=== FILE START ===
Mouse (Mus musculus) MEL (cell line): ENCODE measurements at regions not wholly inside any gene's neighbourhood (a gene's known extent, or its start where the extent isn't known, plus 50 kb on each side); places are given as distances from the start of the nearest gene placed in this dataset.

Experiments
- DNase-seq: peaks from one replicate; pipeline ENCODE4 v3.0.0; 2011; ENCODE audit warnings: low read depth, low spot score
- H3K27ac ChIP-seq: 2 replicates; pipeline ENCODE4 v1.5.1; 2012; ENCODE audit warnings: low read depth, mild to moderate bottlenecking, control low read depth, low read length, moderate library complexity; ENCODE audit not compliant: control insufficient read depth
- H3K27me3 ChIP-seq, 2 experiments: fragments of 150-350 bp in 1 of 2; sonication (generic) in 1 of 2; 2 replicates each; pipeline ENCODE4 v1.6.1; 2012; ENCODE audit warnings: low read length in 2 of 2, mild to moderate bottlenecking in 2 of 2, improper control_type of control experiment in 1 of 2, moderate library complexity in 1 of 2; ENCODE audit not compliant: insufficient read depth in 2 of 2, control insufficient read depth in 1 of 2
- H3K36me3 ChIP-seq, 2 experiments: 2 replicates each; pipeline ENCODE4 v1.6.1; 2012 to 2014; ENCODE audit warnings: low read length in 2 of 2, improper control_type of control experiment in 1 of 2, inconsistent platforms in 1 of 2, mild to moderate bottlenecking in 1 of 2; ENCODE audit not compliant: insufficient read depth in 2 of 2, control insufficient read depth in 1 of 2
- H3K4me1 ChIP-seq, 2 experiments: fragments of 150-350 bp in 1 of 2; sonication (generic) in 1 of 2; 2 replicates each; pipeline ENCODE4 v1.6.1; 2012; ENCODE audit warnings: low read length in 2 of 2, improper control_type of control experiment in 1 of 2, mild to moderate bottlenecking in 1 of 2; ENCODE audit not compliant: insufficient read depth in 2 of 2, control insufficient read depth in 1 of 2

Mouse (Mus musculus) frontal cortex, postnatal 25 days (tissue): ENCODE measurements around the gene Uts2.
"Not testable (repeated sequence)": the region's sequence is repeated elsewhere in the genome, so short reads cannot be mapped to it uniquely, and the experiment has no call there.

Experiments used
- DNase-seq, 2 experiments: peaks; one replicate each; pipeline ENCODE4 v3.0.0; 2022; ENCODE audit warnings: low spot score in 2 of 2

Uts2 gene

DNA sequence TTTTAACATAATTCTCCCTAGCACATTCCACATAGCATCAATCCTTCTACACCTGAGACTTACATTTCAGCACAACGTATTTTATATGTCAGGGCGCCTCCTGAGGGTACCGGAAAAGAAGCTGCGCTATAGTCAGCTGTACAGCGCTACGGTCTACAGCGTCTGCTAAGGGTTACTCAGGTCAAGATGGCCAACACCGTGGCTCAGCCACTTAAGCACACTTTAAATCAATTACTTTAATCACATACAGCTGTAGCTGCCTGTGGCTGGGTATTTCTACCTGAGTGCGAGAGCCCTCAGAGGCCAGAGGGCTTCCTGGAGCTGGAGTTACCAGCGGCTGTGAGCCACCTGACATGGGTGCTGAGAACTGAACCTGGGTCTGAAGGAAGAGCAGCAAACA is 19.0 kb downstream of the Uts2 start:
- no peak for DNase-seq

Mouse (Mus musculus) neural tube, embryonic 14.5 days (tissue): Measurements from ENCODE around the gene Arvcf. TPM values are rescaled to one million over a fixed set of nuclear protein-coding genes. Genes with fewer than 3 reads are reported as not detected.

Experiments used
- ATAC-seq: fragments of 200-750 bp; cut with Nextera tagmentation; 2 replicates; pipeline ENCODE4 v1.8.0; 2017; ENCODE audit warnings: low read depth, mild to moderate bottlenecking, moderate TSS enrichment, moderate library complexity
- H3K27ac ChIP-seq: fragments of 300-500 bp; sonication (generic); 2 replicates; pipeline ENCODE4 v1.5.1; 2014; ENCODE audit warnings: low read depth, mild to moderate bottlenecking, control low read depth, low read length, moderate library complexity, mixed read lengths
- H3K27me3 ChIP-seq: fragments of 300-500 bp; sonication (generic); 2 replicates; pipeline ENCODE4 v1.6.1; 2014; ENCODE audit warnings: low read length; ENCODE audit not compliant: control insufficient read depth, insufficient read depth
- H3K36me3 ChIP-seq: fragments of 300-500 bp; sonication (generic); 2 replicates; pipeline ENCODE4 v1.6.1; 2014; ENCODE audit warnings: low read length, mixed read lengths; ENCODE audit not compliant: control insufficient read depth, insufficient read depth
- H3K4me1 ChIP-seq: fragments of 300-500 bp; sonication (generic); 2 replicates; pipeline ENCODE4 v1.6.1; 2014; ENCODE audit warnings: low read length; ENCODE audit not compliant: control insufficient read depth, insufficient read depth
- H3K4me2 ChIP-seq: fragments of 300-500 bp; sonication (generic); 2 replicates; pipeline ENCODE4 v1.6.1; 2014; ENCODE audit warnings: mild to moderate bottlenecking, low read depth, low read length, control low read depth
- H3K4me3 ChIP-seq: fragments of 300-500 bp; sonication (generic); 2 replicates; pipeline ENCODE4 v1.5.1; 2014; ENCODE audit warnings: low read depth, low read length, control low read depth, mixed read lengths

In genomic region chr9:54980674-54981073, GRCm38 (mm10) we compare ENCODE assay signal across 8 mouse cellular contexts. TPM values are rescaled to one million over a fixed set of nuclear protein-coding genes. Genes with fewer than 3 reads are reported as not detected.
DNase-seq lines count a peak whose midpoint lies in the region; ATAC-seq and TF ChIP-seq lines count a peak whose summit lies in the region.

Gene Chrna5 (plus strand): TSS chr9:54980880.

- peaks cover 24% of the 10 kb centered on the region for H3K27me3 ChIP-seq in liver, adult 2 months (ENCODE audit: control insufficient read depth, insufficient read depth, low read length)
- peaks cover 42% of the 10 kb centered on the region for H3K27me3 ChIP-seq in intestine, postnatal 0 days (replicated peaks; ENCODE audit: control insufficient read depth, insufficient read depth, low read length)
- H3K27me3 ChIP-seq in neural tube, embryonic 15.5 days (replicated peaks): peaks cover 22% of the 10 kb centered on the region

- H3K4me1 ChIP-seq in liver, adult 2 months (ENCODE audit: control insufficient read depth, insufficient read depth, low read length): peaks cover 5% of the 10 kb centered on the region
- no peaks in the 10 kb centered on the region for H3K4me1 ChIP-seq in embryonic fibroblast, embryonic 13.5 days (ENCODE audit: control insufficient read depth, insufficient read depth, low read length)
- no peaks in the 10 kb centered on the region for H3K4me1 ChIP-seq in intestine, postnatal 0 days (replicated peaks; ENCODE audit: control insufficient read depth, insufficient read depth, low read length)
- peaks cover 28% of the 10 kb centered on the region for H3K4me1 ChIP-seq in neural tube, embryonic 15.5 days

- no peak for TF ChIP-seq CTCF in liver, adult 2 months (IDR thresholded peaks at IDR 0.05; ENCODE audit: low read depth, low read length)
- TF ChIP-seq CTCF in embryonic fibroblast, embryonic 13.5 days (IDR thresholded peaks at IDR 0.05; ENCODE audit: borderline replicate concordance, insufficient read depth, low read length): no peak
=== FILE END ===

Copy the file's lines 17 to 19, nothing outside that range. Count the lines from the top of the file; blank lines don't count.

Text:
- ATAC-seq: fragments of 200-750 bp; cut with Nextera tagmentation; 2 replicates; pipeline ENCODE4 v1.8.0; 2017; ENCODE audit warnings: low read depth, mild to moderate bottlenecking, moderate TSS enrichment, moderate library complexity
- H3K27ac ChIP-seq: fragments of 300-500 bp; sonication (generic); 2 replicates; pipeline ENCODE4 v1.5.1; 2014; ENCODE audit warnings: low read depth, mild to moderate bottlenecking, control low read depth, low read length, moderate library complexity, mixed read lengths
- H3K27me3 ChIP-seq: fragments of 300-500 bp; sonication (generic); 2 replicates; pipeline ENCODE4 v1.6.1; 2014; ENCODE audit warnings: low read length; ENCODE audit not compliant: control insufficient read depth, insufficient read depth